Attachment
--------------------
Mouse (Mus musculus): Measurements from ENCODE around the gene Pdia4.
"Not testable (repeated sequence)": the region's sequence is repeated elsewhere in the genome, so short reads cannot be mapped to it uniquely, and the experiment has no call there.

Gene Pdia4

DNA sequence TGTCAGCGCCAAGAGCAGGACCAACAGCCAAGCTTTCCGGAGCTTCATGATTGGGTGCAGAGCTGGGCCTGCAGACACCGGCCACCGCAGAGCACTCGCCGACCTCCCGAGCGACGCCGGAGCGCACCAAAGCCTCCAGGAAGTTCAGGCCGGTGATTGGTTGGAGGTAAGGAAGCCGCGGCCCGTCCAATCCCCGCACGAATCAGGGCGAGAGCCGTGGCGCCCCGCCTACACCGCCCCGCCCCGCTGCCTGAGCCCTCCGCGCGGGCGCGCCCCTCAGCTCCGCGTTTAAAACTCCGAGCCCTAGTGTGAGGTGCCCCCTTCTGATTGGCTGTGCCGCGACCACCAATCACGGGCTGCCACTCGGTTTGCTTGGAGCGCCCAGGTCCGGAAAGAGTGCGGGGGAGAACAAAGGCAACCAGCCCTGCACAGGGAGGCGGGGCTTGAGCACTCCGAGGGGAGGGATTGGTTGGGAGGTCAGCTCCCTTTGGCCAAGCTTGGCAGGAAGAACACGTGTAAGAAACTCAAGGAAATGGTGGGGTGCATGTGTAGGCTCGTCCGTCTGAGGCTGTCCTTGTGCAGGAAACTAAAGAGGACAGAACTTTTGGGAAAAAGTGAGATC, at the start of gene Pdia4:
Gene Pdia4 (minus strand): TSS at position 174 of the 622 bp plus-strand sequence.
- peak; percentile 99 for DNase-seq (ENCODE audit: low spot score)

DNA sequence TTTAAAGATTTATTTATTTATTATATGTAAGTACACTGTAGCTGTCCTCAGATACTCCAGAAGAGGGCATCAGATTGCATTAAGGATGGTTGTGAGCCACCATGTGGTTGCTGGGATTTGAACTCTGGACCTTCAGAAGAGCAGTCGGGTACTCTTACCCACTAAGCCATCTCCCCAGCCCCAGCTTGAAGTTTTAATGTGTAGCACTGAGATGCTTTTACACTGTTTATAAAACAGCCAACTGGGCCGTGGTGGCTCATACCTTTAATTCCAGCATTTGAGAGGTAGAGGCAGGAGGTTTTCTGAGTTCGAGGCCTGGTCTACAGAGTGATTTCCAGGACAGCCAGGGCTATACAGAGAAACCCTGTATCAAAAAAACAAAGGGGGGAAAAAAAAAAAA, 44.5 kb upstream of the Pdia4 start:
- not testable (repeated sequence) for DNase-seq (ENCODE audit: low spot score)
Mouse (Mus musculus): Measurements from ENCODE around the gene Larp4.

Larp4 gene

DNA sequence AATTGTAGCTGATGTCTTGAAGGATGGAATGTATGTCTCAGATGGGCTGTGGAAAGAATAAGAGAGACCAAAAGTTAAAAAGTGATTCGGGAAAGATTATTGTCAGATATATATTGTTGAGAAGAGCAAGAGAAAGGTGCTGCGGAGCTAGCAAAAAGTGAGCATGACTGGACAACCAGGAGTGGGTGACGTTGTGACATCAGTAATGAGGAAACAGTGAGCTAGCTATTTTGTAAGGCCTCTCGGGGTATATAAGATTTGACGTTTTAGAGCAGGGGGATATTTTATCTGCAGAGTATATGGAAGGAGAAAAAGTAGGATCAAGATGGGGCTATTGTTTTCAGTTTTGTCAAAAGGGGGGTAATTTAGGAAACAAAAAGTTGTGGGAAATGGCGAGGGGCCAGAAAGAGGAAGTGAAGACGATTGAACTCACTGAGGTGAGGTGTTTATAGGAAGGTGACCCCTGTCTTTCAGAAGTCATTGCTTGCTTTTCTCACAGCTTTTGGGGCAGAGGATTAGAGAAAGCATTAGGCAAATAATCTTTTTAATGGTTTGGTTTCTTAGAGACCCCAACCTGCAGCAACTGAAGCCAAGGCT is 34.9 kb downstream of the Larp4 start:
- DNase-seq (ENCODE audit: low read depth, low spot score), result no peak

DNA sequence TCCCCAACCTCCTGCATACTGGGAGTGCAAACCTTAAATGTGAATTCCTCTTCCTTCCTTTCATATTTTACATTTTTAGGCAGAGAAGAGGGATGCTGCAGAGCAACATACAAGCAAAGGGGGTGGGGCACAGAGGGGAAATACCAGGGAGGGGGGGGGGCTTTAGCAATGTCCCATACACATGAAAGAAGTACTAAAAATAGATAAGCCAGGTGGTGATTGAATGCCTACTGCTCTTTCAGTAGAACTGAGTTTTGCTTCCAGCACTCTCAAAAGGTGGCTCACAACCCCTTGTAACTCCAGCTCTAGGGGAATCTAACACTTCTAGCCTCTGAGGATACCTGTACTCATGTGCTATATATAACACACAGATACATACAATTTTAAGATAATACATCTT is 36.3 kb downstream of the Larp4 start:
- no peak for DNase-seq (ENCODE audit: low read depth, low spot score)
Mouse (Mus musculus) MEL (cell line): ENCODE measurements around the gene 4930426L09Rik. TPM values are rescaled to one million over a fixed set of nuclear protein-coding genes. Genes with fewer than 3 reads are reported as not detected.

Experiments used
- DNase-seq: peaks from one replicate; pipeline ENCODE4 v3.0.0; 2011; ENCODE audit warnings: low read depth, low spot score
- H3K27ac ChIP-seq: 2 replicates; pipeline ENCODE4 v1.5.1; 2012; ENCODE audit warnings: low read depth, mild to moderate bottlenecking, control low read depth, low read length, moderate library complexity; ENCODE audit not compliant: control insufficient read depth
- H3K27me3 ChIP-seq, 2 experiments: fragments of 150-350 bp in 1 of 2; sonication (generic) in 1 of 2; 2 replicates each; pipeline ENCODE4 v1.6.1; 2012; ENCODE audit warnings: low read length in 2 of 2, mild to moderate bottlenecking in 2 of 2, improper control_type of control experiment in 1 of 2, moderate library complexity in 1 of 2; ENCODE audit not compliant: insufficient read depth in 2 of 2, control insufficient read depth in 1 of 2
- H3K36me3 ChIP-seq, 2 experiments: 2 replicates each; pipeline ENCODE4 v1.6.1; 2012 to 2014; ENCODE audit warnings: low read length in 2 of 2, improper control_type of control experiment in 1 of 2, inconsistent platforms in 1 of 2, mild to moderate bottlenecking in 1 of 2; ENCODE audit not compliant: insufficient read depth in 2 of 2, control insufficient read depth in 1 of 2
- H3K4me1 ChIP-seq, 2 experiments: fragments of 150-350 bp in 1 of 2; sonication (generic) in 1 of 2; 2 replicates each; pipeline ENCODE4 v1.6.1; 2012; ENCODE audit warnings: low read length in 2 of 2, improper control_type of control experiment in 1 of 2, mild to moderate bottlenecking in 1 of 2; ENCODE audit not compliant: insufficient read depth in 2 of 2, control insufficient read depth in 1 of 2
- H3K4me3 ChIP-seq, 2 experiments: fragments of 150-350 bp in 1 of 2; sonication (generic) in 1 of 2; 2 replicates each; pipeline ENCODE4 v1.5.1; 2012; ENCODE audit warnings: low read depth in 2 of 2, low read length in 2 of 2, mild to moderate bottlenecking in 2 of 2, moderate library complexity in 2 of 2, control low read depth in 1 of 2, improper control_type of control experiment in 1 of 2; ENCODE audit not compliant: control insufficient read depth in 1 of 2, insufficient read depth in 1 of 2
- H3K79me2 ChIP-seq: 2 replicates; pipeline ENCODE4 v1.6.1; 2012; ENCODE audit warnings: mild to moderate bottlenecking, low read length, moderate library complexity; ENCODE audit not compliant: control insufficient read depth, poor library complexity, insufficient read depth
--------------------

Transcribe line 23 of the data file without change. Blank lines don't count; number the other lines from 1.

- H3K79me2 ChIP-seq: 2 replicates; pipeline ENCODE4 v1.6.1; 2012; ENCODE audit warnings: mild to moderate bottlenecking, low read length, moderate library complexity; ENCODE audit not compliant: control insufficient read depth, poor library complexity, insufficient read depth